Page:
Dark Teas


A long time ago, when the silk road was linking Europe and Asia, tea was amongst the goods transported from East to West. Travelling from Central China to Italy, for example, took an average of 6 to 9 months. Everything had to be packed tight. The tea leaves were forced into leather bags and compressed in order to carry a maximum quantity. Bags were packed on horses, mules, and camels. This, along with the various climatic conditions along the journey, the sweat of the animals, and the times spent in one bag, altered the product. Since Europeans had no comparison anyways, the tea traders thoughts they would sell this tea anyways. Which they did.

This form of tea never made a big impression on Europeans, but it’s the Chinese themselves, ironically, who became fond of it.

Fast forward a couple of centuries, and this style of tea, compressed and aged, became its own thing. The processes got more controlled, and the results acquired value.

When we talk about Puerh today, we refer to round cakes of leaves, tightly pressed and more or less fermented.

The term Puerh comes from the city of origin of this tea style: Puerh, Yunnan province, China.

A more accurate term for these teas is “Aged Teas”. There are, in fact, many style of aged teas, all having in common an aging process. This terms technically described this familly of tea, that includes Puerhs, Liu Bao, Fu Zhuan, and others less known styles. The Chinese term is “Hei Cha”, or dark teas.

Welcome to the dark side.

Modern Puerhs are divided into two categories. “Sheng”, and “Shou”. Or “Raw”, and “Cooked”. It’s not really that the latter is cooked, but it’s rather heated and provided with water to make the natural fermentation process much quicker. The Raw Puerhs, you have guessed, are simply aged naturally.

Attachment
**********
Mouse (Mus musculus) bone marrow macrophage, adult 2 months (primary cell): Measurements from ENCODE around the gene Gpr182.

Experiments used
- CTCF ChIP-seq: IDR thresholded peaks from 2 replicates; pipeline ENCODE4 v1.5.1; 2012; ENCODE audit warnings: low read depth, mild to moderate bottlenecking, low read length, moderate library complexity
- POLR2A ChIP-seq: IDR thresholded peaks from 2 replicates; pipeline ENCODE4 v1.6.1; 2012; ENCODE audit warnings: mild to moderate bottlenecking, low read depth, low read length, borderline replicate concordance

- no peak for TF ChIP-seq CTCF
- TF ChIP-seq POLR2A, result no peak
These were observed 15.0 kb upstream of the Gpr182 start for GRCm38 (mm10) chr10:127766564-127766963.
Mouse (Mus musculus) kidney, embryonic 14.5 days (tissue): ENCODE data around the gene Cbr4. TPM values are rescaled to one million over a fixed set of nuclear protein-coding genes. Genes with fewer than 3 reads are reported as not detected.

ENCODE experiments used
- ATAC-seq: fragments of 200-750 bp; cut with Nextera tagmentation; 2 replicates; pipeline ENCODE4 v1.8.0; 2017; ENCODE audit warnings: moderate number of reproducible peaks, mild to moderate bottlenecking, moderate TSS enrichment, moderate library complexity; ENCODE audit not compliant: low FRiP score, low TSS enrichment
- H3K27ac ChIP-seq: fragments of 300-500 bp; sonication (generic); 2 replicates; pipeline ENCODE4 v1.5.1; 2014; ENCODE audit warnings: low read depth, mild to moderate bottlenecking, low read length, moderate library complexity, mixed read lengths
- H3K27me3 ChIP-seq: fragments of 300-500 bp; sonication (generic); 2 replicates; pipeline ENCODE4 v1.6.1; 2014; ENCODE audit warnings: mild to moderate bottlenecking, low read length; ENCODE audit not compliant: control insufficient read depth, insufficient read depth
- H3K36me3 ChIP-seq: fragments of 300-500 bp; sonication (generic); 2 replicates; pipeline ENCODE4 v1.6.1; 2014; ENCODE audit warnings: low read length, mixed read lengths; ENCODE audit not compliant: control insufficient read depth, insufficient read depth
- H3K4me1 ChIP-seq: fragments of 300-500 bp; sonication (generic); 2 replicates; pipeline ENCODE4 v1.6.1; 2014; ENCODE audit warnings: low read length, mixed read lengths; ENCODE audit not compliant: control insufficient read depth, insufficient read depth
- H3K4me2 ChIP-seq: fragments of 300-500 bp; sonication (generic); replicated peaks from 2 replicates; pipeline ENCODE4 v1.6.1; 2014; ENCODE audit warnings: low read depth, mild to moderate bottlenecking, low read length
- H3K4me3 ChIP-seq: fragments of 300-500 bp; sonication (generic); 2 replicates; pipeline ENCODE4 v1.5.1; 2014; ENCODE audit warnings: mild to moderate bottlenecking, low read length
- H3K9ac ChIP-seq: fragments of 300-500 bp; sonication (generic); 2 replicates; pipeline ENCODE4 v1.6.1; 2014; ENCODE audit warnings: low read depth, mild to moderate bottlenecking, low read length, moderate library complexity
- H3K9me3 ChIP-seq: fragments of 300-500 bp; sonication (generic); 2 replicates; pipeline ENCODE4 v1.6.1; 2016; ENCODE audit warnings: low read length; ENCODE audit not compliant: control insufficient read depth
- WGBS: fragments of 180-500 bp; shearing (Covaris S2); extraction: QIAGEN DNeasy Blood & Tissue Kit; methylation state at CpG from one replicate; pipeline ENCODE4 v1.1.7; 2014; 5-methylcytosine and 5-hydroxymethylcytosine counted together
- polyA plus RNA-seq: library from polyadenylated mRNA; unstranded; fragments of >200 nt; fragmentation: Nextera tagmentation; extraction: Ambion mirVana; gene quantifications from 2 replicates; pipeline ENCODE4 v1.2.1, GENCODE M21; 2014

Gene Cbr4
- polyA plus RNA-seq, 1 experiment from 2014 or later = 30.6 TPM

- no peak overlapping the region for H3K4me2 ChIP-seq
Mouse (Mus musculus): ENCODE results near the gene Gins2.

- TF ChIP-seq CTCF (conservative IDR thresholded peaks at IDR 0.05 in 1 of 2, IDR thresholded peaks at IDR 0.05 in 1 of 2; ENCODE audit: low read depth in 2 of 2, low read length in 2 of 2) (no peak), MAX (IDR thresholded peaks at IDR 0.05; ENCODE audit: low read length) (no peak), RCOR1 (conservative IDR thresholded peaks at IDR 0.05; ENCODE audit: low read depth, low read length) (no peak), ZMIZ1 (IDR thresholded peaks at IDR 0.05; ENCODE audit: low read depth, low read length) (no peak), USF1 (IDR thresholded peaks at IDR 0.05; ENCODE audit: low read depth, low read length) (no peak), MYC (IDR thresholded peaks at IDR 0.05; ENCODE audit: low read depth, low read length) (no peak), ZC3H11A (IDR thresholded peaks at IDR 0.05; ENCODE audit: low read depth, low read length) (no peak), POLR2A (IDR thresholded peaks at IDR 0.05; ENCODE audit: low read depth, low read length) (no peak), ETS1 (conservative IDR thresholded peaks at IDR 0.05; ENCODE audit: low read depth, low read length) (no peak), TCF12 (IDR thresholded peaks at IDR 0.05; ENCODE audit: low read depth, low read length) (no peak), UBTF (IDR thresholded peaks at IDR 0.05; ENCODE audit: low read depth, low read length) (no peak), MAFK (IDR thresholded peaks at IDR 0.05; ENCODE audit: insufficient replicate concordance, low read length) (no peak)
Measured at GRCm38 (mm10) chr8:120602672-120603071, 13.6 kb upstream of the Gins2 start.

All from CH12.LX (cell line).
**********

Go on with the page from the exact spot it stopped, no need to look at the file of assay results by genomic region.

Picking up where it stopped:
When a cake of tea leaves ages, it slowly slowly darkens as the leafs oxidyze, and softens as the molecules breack down. Old teas, Shou or Sheng, will be almost black in color and soft in taste, full of earthy flavours, like a forest soil after rain. Young teas (Sheng in this case, because even young Shous are already dark) will be strong and astringent, full of grassy and pine sap-like flavours. There are amateurs for both, and everything in between.

In China, the origin of the leaves is of great importance when judging the worth of an aged tea. And so is the aging facility. Yunnan mountains such as Yiwu, Nan Hua, Lao Banzhang have a very good reputation. Xiaguan, Menghai, Haiwan and other factories in Yunnan, along with storage facilities in Hong are known to age the most prestigious tea cakes.

Just like wines, prices vary according to terroir and years, going as high as tens of thousands in auctions.

While it’s the Yunannese people who are at the core of this tea family, many Puerhs now come from Myanmar, Thailand, Vietnam, or other parts of China. They are very often though, still processed in China. It’s the case for most Thai Puerhs. The leafs are harvested in the mountains of Northern Thailand, which has an ideal terroir for this type of leaf material, and sent to China for processing. Some of it comes back to the country, while most is sold by the factories to different parts of China, and the world.

So even if quite a lot of Puerh is made from Thai leaves, not a lot is found for sale in Thailand. Only a couple of farmers and small companies process their own leaves from A to Z, or simply ships them over to Yunnan to be processed, then age them in house.

It’s from these people, located mostly around Doi Wawee, that I sourced the Puerhs offered here.